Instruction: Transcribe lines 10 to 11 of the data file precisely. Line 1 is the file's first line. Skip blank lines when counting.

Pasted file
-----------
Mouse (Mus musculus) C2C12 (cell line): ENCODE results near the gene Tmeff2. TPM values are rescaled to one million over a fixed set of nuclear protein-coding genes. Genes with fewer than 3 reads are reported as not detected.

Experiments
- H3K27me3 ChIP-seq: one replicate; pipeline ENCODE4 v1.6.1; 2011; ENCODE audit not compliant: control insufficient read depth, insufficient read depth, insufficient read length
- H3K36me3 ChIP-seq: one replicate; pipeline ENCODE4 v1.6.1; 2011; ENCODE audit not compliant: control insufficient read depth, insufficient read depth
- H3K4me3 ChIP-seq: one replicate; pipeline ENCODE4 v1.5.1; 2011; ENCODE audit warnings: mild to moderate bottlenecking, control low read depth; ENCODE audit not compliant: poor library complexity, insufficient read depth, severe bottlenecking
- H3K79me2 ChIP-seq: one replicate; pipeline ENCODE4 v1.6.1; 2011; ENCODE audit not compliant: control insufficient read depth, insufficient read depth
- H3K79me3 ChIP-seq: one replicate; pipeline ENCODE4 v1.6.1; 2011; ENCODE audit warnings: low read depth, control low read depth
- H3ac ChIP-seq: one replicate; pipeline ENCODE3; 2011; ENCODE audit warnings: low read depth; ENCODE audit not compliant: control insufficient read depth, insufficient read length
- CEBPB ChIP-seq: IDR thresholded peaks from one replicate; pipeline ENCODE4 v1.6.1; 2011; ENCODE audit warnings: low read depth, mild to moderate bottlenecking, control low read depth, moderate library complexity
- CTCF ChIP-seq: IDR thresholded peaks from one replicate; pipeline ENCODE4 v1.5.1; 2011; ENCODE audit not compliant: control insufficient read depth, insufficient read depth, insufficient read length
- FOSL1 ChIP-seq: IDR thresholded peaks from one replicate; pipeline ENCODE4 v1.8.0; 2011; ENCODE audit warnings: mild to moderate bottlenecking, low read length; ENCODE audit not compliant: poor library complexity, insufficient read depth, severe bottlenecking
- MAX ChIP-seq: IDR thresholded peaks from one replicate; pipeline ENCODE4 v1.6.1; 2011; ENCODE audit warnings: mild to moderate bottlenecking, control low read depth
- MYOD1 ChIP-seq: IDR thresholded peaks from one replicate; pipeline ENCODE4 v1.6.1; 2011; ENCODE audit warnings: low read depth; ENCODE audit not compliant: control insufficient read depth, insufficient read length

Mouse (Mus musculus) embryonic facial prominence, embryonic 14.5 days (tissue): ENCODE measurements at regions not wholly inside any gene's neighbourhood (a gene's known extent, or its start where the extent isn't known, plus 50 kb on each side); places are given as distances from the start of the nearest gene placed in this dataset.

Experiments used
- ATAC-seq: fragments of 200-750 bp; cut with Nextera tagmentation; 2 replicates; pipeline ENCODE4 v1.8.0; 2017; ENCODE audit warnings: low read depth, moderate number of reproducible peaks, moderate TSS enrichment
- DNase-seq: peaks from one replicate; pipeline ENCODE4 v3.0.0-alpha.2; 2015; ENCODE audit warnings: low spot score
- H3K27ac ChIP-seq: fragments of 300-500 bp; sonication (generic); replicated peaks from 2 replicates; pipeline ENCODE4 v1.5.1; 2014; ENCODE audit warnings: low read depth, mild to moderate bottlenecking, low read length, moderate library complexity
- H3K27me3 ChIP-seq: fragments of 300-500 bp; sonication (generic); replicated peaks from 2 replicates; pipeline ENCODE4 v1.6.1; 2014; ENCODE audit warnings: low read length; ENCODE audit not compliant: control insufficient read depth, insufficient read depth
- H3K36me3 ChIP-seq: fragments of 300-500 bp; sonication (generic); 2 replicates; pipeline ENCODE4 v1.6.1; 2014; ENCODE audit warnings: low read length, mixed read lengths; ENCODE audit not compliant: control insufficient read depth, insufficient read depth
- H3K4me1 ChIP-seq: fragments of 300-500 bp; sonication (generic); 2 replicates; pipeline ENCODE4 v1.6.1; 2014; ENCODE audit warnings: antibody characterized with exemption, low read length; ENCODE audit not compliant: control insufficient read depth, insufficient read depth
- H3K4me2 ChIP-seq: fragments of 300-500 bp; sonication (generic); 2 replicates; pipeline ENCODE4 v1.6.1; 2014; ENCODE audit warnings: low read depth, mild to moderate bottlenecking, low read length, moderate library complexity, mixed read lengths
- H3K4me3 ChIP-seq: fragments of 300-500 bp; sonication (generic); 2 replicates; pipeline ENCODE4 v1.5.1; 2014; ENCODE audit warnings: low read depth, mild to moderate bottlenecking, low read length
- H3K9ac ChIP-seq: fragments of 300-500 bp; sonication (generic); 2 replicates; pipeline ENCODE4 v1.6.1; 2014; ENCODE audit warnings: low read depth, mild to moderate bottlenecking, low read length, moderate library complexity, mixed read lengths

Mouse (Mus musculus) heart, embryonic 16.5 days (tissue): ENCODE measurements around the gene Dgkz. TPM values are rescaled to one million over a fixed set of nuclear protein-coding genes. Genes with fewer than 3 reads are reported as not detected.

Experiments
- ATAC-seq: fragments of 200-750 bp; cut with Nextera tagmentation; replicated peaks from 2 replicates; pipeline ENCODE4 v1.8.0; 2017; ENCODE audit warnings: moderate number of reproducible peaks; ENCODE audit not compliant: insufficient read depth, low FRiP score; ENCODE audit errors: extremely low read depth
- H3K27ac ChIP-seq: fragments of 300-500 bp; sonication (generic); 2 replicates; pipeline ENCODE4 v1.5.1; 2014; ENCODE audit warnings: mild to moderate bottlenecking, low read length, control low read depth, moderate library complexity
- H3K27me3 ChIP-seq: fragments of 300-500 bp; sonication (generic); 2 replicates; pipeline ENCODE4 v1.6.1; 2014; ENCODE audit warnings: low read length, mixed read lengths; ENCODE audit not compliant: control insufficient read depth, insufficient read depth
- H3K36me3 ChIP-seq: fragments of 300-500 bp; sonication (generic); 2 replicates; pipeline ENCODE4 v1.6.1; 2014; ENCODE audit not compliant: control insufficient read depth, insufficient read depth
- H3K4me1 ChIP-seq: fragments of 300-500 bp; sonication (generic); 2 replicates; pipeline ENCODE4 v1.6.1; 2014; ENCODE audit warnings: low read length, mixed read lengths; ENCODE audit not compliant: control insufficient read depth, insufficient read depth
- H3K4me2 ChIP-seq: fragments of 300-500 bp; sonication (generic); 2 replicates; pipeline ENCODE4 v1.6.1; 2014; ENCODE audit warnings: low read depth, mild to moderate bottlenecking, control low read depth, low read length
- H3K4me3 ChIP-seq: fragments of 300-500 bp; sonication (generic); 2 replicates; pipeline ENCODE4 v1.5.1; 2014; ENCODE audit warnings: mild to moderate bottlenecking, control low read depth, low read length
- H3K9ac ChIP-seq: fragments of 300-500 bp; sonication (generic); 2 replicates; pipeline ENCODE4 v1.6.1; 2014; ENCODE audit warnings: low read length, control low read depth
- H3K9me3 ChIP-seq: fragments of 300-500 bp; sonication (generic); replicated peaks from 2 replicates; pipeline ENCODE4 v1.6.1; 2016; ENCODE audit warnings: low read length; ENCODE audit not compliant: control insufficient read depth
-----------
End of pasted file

- CTCF ChIP-seq: IDR thresholded peaks from one replicate; pipeline ENCODE4 v1.5.1; 2011; ENCODE audit not compliant: control insufficient read depth, insufficient read depth, insufficient read length
- FOSL1 ChIP-seq: IDR thresholded peaks from one replicate; pipeline ENCODE4 v1.8.0; 2011; ENCODE audit warnings: mild to moderate bottlenecking, low read length; ENCODE audit not compliant: poor library complexity, insufficient read depth, severe bottlenecking